As the graph above shows, the reality is that during the Obama administration immigration declined! This inconvenient truth was overlooked throughout the 2020 campaign and has not been corrected by the media every time the “crisis” lie is repeated and so we watch films of children in camps, the “caravans” and conclude that there IS an immigration crisis.

As one who lived through countless reports of “failing American public schools” this playbook is all too familiar. Make an assertion that cannot be substantiated by facts and repeat it endlessly and soon it becomes imprinted on the public’s consciousness. The purpose behind both memes is to inculcate fear in the minds of the public in order to advance a political agenda. In both cases… and countless others— the big lie, repeated, becomes irrefutable truth. And social media, with its relentless churning of videos, graphics, and catchy memes and soundbites makes truth especially fungible.

 

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This Just In: The GOP Wants to Rip-Off Student Borrowers to Help For-Profit Colleges

September 14, 2019 Comments off

You don’t need to pass laws to help your your donors and to disestablish government agencies you don’t believe in. All you need to do is appoint a cabinet member who will revise regulations to minimize the strength of that agency and help your financial backers. And if the regulations can’t be revised, the cabinet member can slow down the process of implementing the regulations or make the process dysfunctional. In the end, the goal of making the government so small it can drown in a bathtub can be accomplished.

If you don’t believe this description of how to make a government agency dysfunctional is accurate, look no further than Secretary of Education Betsy DeVos. As noted in Adam Minsky’s Forbes article, Betsy DeVos is making a concerted effort to gut the student loan forgiveness program put in place when the Obama administration learned how for-profit schools were preying on unsuspecting students by encouraging them to take out student loans. He writes:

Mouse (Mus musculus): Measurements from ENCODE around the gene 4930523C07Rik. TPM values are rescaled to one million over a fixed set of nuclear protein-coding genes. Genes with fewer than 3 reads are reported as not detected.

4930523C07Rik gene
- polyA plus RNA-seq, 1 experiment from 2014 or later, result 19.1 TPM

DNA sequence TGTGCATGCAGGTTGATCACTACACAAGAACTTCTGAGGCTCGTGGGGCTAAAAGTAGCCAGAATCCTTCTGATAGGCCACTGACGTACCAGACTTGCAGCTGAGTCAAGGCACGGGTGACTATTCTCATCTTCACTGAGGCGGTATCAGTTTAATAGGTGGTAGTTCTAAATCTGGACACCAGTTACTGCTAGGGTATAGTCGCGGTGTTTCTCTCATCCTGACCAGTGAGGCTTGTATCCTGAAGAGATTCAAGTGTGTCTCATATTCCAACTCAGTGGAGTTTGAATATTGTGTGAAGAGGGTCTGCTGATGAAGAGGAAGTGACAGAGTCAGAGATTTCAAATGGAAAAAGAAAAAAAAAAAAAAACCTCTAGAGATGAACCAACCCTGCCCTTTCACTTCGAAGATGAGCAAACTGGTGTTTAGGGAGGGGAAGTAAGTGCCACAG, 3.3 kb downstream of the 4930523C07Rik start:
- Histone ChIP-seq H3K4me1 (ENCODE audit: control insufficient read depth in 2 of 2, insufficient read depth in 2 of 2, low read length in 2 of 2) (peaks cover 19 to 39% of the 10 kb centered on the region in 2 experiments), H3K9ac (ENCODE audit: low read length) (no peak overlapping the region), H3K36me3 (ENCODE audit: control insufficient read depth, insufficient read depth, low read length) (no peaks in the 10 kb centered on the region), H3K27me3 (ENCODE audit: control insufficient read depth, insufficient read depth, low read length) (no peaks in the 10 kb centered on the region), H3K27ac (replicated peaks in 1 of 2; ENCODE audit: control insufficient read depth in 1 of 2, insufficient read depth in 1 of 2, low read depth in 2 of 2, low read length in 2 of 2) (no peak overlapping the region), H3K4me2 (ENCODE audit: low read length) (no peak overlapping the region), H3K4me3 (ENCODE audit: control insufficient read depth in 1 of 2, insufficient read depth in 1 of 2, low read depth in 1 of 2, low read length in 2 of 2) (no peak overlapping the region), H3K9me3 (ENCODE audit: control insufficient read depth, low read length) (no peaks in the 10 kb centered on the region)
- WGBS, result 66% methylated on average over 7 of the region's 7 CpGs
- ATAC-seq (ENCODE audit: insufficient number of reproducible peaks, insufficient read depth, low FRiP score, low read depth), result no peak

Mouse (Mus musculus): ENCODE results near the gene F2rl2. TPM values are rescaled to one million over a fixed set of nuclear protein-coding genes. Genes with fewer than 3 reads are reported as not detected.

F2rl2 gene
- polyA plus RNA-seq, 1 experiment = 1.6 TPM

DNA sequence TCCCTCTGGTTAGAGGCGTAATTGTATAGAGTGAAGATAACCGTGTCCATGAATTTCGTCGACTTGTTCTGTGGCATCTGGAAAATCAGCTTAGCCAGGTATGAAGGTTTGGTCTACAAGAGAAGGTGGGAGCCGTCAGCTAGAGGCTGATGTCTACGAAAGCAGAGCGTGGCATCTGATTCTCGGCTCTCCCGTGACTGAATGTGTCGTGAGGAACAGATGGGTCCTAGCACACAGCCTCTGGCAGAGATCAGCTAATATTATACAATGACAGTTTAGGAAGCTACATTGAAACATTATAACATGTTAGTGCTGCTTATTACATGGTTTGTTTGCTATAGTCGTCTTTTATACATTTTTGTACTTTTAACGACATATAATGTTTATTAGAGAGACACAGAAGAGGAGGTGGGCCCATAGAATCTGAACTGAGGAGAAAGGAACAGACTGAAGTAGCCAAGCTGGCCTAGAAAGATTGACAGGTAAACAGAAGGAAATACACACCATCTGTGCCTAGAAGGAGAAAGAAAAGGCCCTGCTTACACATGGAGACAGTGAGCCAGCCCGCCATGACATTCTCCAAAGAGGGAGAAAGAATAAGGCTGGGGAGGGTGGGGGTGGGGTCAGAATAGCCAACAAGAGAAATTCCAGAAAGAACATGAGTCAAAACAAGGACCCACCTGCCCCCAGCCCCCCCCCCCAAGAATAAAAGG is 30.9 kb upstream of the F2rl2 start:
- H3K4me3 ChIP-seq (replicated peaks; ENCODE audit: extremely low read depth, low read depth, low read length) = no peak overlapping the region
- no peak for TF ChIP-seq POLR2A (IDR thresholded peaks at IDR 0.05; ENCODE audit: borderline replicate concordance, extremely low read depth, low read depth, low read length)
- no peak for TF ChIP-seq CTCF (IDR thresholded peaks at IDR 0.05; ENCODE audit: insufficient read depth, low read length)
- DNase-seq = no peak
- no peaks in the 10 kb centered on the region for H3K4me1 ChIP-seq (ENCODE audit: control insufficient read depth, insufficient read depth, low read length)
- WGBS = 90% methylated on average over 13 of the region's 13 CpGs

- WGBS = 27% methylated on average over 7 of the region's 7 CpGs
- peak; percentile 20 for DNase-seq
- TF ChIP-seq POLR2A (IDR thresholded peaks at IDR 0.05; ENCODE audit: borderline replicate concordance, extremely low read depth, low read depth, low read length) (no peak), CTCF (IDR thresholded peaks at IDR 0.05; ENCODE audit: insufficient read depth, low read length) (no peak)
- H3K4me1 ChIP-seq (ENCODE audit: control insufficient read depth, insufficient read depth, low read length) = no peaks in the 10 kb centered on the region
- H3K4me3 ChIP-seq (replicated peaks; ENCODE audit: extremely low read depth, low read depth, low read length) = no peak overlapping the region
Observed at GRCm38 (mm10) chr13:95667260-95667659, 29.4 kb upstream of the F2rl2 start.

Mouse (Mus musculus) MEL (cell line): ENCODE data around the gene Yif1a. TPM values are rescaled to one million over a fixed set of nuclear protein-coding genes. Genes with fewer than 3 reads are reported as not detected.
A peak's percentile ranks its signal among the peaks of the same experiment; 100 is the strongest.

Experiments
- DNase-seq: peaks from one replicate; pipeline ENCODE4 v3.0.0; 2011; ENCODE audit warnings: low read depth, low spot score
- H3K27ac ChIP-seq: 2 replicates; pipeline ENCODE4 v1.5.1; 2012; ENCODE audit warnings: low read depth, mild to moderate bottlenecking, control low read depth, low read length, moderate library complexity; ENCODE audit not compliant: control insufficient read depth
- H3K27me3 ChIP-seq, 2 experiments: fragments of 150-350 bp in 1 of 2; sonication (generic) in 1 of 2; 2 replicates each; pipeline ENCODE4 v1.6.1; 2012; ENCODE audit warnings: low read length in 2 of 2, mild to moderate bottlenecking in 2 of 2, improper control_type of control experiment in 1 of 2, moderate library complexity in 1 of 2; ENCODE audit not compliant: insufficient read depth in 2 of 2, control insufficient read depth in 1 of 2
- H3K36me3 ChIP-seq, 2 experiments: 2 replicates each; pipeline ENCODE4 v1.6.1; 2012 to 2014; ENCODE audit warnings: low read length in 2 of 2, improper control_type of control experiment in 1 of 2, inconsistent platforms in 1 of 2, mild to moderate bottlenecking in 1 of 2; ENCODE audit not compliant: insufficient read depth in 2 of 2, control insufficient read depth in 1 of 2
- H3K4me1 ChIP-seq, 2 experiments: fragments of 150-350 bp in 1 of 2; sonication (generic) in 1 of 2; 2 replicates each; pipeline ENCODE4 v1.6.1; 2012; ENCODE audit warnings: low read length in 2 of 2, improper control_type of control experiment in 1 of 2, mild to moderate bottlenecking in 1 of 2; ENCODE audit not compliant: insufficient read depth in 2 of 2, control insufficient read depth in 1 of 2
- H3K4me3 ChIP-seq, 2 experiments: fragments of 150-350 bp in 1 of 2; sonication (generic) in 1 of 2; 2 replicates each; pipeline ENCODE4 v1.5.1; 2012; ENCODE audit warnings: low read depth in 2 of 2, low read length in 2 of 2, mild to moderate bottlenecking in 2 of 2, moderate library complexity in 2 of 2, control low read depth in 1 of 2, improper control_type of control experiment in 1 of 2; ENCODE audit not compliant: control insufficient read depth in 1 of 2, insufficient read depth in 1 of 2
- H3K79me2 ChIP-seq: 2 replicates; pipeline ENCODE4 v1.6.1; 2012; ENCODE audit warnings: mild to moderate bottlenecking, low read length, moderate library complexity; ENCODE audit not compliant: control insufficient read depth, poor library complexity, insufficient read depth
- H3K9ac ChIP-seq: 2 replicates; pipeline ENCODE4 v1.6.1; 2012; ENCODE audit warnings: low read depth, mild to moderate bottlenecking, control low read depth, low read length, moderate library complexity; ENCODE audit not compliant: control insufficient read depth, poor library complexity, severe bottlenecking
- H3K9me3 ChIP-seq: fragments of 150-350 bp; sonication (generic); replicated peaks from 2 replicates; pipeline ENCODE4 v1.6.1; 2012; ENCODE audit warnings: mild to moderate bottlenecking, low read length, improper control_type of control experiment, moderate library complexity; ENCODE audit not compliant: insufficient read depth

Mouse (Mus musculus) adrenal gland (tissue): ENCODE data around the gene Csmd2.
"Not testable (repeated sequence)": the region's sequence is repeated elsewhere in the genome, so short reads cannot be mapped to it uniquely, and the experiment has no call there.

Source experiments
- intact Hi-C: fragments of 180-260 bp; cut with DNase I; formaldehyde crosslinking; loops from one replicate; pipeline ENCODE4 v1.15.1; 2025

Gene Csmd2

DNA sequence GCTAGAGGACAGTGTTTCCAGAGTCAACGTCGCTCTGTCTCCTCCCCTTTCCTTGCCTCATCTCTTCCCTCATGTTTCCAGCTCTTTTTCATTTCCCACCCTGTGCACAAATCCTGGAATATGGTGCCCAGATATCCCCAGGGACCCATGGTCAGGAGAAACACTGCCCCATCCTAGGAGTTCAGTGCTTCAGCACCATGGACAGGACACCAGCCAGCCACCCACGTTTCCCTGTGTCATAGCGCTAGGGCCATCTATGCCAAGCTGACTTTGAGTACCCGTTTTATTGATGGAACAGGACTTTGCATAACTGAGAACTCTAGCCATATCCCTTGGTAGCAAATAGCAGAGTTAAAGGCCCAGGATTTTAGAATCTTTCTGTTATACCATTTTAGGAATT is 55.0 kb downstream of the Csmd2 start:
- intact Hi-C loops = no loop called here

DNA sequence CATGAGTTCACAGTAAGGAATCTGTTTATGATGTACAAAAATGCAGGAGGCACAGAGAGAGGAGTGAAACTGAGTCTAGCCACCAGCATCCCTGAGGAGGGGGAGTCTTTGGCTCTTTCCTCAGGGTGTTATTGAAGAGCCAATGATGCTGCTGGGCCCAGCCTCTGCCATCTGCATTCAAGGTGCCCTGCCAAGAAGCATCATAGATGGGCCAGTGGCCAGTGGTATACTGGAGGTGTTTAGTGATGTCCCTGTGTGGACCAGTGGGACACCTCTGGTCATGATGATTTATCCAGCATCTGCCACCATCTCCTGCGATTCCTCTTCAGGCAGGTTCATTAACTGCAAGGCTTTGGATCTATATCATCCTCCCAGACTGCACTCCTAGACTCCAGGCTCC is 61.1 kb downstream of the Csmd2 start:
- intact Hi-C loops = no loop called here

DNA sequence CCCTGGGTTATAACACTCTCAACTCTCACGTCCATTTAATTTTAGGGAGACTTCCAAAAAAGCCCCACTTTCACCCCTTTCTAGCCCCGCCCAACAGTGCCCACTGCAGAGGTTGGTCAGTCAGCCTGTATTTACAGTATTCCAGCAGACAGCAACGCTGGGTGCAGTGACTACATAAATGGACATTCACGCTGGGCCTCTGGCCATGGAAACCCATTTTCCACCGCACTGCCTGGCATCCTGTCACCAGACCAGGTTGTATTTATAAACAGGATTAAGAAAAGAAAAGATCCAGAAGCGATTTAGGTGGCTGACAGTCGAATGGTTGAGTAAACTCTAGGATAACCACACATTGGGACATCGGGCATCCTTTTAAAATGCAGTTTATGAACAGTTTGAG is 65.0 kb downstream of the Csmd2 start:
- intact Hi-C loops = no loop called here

The Borrower Defense to Repayment program was established in 2016 following the high-profile collapse of for-profit schools like Corinthian Colleges and ITT Technical Institutes. The program was enacted to provide student loan relief for borrowers who had been defrauded by predatory schools.

The basic premise of the program is that students who were subjected to rampant fraud or misrepresentations by their  school, and who were saddled with debt and a useless degree, should have a mechanism to request student loan forgiveness. This, coupled with stricter federal oversight of for-profit schools and greater accountability for their educational and career outcomes, would hopefully diminish widespread abuse of federal aid by predatory institutions.

Since DeVos took over the Department of Education in 2017, her administration has made consistent efforts to eliminate or water down the program. The Department of Education initially tried to re-write the regulations governing the program, only to have those new rules thrown out by a federal court following legal challenges. Her office has also been effectively ignoring around 160,000 applications for loan forgiveness submitted by student loan borrowers, leaving them in limbo.

Mr. Minsky’s article then offers a description of the recently released rules that will go into effect, all of which put the burden of proof on the borrower and give the lenders an upper hand. The net effect is the diminishment of protection for students who have been bilked by profiteers. He concludes his article with this:

The chairman of the House education committee, Rep. Bobby Scott, accused the administration of “sending an alarming message [that] schools can cheat student loan borrowers and still reap the rewards of federal student aid.” And the Project on Predatory Student Lending announced that it intends to challenge the new rules in court.

One thing is clear: the Borrower Defense to Repayment program remains embattled and in legal limbo.

One more thing is clear: that “legal limbo” is hurting the pocketbooks of the borrowers at the expense of the shareholders of the private for profit colleges.